Returning to the place, where she had been abandoned, was supposed to bring her closure of some kind, but instead it brought her only an empty feeling of nothingness. The bare steps of the large church where cold, bare and a stark contrast to her childhood, adopted by the kindest people she ever met, or could imagine. There was no trace of her, the one, who had given life, but nothing else, no sign of love, no care, no connection. Glancing back at the two people, waiting at a short distance for her, to find her own way, she was glad, she had been left behind.
Copyright Claudia H. Blanton 2015
This post was inspired by the Five Sentence Flash Fiction Prompt “Abandon”
My heart took flight, the first time I saw his gentle eyes, glaring back at me, not sure what to make of me.
Should I be trusted, was I worth his attention, or was I like all of the others, who left him behind, heart-broken, and alone?
How could I make him understand, that I was different, that I cared so deeply, the pain of empathy and love leaving me breathless and paralyzed?
I would cherish all he was, with every breath we would both share – always.
I reached out, caressing his soft brown fur, as he began to relax.
“For a relatively young country, America is rich in decaying ruins that cover its landscape. Through his striking photography, Eric Holubow provides a glimpse inside these perilous structures to reveal the slow but unforgiving wear and tear that has befallen many of the country’s forgotten sites. What transpires is a surprising, yet undeniable beauty beneath the rubble and decrepitude. Centered in the Rust Belt, but spanning from coast to coast, north to south, and big cities to small towns, breathtaking images of nearly a hundred sites, including factories, churches, theaters, prisons, and power plants, signify the comprehensive erosion of important parts of our history. Holubow’s compelling work forces us to pay attention to formerly grand, significant landmarks and institutions that have long been ignored, and reminds us of the tragic fate that they and everything we know eventually share.”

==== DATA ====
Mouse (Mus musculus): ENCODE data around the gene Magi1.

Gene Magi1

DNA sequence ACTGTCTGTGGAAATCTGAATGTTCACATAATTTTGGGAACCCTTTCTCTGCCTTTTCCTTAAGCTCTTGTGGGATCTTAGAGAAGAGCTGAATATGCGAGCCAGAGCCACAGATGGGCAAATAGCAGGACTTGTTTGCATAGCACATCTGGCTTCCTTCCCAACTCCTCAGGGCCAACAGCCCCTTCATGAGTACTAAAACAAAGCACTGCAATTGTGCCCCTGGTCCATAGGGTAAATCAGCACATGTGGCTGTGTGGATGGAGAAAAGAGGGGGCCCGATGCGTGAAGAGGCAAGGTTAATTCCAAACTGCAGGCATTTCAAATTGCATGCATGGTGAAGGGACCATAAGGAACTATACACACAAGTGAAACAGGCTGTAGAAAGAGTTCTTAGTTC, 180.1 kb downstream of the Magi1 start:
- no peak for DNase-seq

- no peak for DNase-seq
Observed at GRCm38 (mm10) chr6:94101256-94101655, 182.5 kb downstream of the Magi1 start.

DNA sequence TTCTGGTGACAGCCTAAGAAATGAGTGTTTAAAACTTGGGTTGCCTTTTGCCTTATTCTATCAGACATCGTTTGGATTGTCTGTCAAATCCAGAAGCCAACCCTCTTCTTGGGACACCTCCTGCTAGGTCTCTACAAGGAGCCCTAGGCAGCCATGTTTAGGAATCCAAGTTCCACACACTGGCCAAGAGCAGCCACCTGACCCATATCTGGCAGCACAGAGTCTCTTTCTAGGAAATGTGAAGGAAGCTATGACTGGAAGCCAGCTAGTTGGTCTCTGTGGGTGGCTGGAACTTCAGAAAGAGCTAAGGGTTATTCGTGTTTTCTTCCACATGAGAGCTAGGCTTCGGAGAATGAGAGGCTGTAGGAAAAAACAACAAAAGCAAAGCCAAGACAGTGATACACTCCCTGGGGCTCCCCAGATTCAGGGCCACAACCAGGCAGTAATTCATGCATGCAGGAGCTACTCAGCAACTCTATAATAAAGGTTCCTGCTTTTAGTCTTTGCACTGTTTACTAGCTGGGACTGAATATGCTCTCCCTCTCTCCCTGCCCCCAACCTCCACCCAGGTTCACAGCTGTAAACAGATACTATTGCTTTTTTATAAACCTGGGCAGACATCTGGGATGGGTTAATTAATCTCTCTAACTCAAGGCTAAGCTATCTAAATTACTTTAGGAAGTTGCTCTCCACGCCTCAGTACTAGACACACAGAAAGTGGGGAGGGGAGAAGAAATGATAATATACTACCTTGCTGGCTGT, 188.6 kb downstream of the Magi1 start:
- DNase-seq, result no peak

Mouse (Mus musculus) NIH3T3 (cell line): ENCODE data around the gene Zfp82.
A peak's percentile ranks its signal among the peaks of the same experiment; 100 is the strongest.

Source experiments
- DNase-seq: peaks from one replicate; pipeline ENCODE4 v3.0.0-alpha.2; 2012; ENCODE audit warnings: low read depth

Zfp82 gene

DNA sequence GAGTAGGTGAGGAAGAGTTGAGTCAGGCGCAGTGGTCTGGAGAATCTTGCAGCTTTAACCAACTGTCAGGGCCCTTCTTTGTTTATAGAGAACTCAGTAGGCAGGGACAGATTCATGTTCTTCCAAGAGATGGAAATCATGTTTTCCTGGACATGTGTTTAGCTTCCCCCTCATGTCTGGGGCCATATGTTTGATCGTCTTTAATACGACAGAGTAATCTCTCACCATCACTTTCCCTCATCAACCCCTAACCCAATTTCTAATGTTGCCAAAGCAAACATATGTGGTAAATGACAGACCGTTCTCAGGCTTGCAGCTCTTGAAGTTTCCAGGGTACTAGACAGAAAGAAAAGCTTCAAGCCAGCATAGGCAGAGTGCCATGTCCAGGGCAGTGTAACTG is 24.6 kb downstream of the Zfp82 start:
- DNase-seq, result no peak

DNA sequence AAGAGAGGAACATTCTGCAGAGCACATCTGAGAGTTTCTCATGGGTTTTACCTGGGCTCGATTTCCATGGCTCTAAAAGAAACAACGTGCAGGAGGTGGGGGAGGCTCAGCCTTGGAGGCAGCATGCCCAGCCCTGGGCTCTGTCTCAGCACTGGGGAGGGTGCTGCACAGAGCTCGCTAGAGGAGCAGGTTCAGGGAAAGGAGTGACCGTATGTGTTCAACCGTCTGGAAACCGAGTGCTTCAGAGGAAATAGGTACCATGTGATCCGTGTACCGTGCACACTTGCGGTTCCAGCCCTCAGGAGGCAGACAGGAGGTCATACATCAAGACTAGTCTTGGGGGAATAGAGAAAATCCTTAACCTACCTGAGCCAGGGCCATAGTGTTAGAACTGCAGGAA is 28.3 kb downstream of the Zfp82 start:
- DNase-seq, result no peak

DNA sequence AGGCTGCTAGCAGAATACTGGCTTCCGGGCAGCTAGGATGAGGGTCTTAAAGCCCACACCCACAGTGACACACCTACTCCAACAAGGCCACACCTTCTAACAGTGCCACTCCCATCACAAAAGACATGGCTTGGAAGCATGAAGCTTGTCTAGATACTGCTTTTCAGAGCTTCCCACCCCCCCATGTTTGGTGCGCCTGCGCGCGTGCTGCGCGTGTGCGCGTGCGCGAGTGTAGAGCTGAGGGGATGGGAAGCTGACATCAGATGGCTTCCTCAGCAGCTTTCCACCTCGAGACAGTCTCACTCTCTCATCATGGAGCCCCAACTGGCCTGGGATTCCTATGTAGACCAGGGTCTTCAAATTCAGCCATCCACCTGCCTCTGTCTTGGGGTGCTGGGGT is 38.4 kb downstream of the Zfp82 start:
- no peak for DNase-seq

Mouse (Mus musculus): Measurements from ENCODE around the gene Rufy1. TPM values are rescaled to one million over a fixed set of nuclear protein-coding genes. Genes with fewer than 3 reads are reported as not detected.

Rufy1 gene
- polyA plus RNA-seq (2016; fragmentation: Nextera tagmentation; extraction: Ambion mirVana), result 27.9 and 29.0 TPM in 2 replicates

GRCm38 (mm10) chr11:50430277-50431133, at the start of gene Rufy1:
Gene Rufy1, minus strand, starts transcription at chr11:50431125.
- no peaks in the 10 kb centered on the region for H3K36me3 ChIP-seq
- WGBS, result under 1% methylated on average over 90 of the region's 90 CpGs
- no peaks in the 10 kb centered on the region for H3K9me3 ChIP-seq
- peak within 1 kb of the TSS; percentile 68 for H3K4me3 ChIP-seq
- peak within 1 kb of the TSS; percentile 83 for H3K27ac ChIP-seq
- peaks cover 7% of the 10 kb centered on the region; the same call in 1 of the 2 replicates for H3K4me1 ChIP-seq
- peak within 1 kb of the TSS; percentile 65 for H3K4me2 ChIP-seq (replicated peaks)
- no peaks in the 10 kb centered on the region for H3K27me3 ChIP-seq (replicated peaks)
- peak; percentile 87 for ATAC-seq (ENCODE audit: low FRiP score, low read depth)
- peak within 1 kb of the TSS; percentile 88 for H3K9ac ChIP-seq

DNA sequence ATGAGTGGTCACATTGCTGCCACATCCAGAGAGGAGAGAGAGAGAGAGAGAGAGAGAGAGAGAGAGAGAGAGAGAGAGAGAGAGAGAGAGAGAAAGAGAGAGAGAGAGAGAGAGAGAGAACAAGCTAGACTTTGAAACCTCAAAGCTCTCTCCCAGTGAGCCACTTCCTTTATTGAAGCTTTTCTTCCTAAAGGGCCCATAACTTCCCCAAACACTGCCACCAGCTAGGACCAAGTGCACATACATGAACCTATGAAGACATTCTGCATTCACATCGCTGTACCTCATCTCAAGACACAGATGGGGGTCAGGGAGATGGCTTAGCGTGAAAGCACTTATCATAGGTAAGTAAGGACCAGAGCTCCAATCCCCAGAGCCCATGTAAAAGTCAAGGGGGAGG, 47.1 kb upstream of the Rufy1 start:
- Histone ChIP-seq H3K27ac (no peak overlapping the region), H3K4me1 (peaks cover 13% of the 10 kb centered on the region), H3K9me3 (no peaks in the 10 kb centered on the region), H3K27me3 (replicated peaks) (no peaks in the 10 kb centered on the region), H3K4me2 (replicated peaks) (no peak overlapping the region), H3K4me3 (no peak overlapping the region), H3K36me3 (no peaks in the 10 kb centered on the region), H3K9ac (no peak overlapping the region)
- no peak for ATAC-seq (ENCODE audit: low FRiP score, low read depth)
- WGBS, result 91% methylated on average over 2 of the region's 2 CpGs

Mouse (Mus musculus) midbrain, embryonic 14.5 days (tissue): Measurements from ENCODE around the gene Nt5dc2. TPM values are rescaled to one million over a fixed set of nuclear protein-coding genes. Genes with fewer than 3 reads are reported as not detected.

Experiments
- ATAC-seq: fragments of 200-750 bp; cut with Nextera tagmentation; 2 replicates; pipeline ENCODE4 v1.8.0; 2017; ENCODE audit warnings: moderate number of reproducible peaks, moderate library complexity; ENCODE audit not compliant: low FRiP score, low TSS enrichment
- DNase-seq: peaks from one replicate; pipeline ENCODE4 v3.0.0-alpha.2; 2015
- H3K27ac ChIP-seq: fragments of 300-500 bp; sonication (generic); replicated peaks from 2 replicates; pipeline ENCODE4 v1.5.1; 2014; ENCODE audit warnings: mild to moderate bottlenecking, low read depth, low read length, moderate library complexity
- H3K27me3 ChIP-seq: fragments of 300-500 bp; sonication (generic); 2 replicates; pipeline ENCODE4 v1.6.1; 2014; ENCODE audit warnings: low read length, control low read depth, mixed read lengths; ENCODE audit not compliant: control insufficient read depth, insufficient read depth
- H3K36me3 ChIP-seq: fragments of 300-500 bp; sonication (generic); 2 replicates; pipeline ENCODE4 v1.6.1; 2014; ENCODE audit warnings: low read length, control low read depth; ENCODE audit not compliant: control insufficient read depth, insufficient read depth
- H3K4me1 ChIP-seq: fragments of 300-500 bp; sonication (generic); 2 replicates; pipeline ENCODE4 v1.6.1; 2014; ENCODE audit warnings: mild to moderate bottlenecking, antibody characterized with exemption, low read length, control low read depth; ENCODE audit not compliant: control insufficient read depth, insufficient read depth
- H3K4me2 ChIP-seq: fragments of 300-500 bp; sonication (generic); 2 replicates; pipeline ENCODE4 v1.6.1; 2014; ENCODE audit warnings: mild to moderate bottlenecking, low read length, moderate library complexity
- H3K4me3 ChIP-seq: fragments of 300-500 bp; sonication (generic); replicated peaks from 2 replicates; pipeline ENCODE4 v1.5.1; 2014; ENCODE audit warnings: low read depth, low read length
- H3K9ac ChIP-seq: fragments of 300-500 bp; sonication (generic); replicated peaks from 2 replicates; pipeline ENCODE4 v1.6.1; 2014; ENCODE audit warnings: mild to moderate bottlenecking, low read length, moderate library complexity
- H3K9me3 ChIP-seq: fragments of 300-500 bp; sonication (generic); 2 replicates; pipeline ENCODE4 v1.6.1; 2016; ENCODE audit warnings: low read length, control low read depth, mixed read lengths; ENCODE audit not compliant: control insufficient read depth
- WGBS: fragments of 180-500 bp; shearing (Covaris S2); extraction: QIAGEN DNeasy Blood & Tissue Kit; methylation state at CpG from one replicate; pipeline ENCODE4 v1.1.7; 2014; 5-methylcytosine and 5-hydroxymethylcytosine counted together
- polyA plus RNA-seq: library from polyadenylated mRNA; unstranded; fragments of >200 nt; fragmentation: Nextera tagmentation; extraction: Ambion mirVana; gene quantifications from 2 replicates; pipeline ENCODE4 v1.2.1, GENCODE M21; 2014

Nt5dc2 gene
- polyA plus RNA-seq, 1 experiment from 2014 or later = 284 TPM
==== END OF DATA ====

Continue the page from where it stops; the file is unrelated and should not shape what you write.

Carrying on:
A compelling look at the ruins that are scattered around a country, offering a glimpse of broken dreams, history, in a society that loves the largeness of design, but is willing to abandon it with a totality that is surprising. What struck me the most are the images that showed the sign of abruptness, such as the leaving behind of work boots in the ruins of a factory, or the school books still placed in perfect order on the shelves of an abandoned school. Inviting us to imagine the stories of these places, Holubow captures the rawness of these buildings in his striking images with an impressive clarity. If you are a fan of photography, check out this volume.